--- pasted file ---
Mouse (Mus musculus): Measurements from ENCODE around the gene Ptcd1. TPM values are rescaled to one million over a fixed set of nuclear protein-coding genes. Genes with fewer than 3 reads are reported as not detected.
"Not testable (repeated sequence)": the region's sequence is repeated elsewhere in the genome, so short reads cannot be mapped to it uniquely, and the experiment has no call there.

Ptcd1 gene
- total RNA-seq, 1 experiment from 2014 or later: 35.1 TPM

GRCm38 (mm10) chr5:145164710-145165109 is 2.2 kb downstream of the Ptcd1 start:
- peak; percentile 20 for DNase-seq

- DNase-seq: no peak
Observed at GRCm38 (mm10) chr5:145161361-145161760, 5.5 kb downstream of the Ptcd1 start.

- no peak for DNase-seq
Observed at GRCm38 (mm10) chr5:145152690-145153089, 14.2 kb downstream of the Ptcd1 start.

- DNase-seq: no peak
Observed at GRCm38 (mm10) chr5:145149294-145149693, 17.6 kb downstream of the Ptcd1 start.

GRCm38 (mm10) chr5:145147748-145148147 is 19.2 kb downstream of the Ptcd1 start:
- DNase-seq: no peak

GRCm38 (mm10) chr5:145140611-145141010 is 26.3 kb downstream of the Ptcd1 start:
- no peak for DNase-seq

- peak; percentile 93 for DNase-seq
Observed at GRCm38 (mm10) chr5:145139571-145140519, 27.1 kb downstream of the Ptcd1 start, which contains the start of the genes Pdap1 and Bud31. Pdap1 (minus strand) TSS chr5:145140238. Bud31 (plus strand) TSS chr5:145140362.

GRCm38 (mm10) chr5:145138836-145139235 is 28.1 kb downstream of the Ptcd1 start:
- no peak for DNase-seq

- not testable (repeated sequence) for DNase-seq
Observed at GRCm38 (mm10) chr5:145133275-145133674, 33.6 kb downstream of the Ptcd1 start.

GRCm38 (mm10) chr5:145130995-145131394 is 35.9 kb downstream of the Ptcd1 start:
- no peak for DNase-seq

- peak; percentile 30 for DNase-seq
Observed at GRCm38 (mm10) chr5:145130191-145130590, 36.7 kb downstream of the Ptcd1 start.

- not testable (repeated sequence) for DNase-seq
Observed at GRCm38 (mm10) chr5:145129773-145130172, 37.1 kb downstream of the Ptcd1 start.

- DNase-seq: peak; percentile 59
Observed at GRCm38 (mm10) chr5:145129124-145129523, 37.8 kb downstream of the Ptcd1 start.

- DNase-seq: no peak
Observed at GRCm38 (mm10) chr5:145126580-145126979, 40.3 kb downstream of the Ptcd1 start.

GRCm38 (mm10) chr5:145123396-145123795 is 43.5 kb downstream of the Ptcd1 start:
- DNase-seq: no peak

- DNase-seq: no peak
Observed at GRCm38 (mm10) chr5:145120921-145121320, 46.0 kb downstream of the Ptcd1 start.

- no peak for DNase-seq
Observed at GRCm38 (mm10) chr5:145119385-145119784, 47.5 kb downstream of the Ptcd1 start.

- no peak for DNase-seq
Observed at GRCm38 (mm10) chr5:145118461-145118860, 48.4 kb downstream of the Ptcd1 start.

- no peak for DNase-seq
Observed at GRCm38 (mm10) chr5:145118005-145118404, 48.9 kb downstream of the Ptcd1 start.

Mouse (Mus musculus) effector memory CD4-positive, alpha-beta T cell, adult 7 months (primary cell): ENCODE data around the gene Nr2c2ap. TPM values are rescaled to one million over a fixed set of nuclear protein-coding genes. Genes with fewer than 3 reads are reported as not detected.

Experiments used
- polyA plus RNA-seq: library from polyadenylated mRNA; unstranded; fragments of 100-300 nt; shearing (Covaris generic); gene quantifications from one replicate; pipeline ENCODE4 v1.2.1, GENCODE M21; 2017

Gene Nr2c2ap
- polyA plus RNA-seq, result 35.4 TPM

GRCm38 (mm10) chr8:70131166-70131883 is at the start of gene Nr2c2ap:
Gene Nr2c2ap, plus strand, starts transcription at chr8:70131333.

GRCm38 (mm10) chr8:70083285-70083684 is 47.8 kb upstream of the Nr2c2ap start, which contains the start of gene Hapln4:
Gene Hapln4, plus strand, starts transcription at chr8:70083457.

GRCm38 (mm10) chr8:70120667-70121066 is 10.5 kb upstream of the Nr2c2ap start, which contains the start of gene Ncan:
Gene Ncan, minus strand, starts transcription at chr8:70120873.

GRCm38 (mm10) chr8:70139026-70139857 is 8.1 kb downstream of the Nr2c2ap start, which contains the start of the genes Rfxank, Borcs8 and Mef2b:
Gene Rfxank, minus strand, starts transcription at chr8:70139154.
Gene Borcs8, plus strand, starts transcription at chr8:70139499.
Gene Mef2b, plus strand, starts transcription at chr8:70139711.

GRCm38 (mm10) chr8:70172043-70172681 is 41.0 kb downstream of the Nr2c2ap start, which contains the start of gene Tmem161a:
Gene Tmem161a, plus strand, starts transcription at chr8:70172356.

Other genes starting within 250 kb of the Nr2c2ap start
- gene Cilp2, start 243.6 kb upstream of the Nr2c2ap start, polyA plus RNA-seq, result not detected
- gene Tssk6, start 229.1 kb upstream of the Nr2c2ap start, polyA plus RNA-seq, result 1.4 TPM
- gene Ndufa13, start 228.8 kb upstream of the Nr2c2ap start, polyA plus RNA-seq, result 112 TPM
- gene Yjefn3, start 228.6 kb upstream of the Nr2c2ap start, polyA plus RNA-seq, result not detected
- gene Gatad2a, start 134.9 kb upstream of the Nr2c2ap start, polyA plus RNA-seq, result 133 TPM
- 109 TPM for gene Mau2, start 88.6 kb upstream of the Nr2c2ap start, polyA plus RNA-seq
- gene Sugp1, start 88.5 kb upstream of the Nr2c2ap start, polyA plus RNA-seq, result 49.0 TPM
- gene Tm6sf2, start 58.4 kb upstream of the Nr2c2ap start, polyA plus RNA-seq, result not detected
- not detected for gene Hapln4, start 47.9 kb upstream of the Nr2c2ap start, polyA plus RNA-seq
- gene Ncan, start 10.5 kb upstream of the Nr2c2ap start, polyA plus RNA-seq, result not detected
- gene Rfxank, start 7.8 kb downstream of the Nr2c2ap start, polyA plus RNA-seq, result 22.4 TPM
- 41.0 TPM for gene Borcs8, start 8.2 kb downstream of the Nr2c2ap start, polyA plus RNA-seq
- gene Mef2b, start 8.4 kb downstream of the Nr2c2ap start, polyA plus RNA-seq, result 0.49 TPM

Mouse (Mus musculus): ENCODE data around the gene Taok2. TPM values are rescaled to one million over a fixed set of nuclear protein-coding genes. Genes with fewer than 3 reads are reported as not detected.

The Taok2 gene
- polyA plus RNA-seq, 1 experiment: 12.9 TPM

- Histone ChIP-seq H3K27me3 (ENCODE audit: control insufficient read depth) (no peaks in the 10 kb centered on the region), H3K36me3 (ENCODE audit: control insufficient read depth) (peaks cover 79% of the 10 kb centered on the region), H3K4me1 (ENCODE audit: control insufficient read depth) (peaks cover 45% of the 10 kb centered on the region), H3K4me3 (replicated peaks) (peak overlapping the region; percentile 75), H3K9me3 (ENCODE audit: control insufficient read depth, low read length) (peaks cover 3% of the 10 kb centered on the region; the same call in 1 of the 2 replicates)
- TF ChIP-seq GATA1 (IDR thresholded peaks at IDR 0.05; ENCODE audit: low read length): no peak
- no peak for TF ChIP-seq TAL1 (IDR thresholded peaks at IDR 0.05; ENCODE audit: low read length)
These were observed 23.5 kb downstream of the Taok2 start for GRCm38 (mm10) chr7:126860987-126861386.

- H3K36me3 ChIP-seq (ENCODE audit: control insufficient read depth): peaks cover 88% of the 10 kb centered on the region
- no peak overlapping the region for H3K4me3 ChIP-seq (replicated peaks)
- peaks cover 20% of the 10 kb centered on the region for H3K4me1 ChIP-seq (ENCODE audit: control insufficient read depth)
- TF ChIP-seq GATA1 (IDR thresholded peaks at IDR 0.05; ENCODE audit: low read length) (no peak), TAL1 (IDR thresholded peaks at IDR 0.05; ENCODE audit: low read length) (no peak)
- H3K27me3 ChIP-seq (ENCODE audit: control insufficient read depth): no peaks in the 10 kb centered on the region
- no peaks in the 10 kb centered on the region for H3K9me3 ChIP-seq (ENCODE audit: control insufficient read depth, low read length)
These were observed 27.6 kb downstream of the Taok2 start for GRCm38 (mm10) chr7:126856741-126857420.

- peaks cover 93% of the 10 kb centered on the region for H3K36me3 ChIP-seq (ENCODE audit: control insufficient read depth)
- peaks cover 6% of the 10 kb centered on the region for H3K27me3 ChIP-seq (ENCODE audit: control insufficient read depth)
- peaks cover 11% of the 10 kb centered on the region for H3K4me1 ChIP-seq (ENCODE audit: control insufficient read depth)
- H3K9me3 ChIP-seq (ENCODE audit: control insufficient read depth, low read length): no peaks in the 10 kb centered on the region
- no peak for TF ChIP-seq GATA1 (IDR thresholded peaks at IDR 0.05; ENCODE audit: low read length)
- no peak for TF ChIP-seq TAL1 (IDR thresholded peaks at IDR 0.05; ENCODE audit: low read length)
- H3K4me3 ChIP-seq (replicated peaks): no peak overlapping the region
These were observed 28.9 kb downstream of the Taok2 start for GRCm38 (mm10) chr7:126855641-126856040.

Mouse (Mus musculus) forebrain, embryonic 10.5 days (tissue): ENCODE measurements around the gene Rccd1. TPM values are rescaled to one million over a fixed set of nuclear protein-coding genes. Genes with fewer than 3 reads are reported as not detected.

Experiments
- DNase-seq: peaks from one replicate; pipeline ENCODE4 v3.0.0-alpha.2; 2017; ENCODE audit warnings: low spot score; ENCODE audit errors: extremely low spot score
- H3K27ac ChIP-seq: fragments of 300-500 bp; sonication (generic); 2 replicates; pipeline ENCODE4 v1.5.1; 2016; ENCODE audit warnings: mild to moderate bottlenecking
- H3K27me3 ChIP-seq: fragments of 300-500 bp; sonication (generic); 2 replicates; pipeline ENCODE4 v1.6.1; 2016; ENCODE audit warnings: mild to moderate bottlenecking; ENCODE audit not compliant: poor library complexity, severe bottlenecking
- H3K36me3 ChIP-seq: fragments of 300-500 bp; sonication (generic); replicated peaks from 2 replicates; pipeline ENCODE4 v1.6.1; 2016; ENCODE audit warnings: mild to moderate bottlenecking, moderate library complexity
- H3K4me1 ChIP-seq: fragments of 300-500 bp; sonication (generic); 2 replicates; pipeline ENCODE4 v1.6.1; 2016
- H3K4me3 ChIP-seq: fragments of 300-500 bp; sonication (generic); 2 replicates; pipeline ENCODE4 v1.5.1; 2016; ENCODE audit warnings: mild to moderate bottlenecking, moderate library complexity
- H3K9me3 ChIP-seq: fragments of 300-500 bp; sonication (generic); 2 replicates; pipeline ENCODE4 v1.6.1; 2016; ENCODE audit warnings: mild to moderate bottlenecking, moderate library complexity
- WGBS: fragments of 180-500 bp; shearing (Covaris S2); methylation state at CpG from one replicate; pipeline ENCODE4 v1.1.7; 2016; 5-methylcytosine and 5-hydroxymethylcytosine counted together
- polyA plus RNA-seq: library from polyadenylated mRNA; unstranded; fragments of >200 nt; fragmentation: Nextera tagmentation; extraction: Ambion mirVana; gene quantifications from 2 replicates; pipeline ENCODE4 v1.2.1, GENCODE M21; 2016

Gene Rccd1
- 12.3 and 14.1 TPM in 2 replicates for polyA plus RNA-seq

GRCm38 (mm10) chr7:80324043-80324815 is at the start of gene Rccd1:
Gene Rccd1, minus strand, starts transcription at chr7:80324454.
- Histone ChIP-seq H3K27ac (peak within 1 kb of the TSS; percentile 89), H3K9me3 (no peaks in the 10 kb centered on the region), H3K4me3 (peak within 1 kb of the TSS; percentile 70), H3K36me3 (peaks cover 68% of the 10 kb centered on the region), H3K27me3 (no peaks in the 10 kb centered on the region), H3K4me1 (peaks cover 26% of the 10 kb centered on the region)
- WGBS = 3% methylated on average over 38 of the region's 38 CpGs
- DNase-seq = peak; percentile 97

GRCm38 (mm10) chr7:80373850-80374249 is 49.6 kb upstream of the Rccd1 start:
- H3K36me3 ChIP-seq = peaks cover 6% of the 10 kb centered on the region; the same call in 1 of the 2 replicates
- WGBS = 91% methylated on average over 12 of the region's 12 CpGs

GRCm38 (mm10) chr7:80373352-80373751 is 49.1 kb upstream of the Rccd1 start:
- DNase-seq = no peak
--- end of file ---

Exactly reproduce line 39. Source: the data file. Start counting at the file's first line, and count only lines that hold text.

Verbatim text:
- no peak for DNase-seq